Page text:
'You could see the tears forming in his eyes': Donated suits program called transformational

A Calgary program that's been quietly connecting donated suits with recovering addicts is being called transformational for its ability to build confidence and lift souls.

Wayne Steer of Fresh Start, an addictions recovery organization, says one young program participant really opened his eyes.

"A young Inuit fellow from the Northwest Territories came to us and he had never worn a suit at all," he said. 

"His gratitude [the graduation event for Fresh Start] was coming up. We said, 'Well, why don't you go find a suit?' So he went down and found this beautiful suit, tie and shirt and went to gratitude and he looked wonderful. People were complimenting him on it and he was smiling.

"When it was all over the next day he folded everything up and he brought it back to us, had it in his arms.

"We said, 'What are you doing?' He said, 'I am giving it back.' We said, 'No, that is yours. You could see the tears forming in his eyes."

Steer worked with a downtown menswear retailer a few years ago to get donated suits and business wear in the hands of people struggling with addiction.

"Some people come with nothing but the shirt on their back when they arrive at our place," he said.

'We reached out to our clients'

"For us to be able to have that resource on site, to offer the men some sort of bright spot in their day, is really nice for us to be a part of that. But for the men themselves, for some of them it is first time they have ever had a new suit."

The owner of Supreme Men's Wear said he wanted to be a part of this program.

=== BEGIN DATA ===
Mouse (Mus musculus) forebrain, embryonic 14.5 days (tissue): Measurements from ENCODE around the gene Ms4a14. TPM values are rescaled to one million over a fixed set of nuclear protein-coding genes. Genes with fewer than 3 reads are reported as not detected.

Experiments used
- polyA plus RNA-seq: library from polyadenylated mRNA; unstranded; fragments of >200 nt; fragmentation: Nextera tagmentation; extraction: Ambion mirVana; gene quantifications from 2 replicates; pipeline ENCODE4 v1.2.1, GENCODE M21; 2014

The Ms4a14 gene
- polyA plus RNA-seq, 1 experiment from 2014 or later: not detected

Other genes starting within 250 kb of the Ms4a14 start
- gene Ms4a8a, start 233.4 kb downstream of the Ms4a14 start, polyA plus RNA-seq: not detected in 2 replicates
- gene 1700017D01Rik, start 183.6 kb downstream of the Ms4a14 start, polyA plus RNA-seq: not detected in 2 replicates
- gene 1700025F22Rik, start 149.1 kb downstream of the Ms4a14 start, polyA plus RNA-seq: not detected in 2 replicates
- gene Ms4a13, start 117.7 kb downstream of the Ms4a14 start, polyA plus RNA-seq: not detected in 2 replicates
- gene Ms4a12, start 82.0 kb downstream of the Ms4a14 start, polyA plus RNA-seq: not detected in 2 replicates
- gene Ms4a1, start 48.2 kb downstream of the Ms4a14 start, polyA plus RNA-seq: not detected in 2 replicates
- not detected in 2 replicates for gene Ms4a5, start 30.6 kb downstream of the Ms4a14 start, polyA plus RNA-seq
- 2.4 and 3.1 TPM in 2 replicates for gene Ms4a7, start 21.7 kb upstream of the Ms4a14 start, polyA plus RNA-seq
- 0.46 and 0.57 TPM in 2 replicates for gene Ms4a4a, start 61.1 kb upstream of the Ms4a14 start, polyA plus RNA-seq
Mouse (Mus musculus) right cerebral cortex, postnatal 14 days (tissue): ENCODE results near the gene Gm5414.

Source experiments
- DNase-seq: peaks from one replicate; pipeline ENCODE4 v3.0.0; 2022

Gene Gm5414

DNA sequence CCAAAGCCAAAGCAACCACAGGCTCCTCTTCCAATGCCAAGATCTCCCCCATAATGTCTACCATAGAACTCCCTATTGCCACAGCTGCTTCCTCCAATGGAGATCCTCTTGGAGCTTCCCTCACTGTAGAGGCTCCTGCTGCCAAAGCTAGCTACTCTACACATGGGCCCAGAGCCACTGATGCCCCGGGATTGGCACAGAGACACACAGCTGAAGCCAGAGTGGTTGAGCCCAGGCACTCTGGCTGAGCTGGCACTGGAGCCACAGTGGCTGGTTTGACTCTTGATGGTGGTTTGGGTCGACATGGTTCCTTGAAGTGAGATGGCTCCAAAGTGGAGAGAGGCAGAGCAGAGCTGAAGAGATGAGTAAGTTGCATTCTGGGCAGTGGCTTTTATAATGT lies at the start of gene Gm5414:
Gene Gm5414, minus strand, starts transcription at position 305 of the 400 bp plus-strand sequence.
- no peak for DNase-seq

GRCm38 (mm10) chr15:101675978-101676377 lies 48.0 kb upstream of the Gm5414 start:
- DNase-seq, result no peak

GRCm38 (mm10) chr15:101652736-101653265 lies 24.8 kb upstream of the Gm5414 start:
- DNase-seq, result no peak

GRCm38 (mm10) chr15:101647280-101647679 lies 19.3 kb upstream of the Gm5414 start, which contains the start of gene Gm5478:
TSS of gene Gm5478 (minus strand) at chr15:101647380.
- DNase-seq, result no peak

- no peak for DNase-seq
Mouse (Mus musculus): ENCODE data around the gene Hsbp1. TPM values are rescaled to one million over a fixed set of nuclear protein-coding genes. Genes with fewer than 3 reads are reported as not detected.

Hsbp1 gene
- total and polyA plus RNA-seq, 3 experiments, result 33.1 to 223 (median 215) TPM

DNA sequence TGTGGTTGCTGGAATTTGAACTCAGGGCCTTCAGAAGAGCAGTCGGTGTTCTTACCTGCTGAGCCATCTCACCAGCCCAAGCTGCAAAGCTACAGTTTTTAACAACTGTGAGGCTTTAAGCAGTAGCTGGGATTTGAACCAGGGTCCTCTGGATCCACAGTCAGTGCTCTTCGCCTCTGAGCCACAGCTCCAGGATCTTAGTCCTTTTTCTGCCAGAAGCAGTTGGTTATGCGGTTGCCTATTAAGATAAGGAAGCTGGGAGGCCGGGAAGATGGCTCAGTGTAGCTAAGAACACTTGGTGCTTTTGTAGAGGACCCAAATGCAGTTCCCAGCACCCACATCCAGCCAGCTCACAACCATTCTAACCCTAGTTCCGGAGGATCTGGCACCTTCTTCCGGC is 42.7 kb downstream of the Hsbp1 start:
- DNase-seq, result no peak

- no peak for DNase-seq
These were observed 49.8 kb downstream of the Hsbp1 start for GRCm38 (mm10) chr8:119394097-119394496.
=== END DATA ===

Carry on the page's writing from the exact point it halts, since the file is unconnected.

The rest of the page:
"We reached out to our clients, asking for gently worn items that we could tighten the buttons on and clean and repurpose for the graduates of Fresh Start," Darren Biedermann told CBC News.

He says the store asks its regular customers to check their closets a couple of times a year.

"Sometimes we receive items every day, so there is a consciousness with our client base that this is what we do and it's going to a great cause."

Chris Miller is a graduate of the Fresh Start program and is now a house representative there. He helps people pick out clothing for a job interview or special event.

"It will bring their self-confidence up and their self-esteem," Miller said.

"It just leads to so many factors, even if they don't get the job."

He says he sees first-hand how some men are impacted by having access to business clothing, some for the first time.

"It's a good feeling because the compliments start," Miller said.

"They are grateful. They take advantage of it in a good way. A smile speaks for itself."

'It was transformational for him'

Meanwhile, Steer says the program can contribute to a turning point in the lives of some men.

"To have something, to own something like that for the first time ever was just, it was transformational for him and many of the guys that come to us," he said.

"It's a way of being something they have never been before. It's sort of a way of celebrating their new found life in sobriety."

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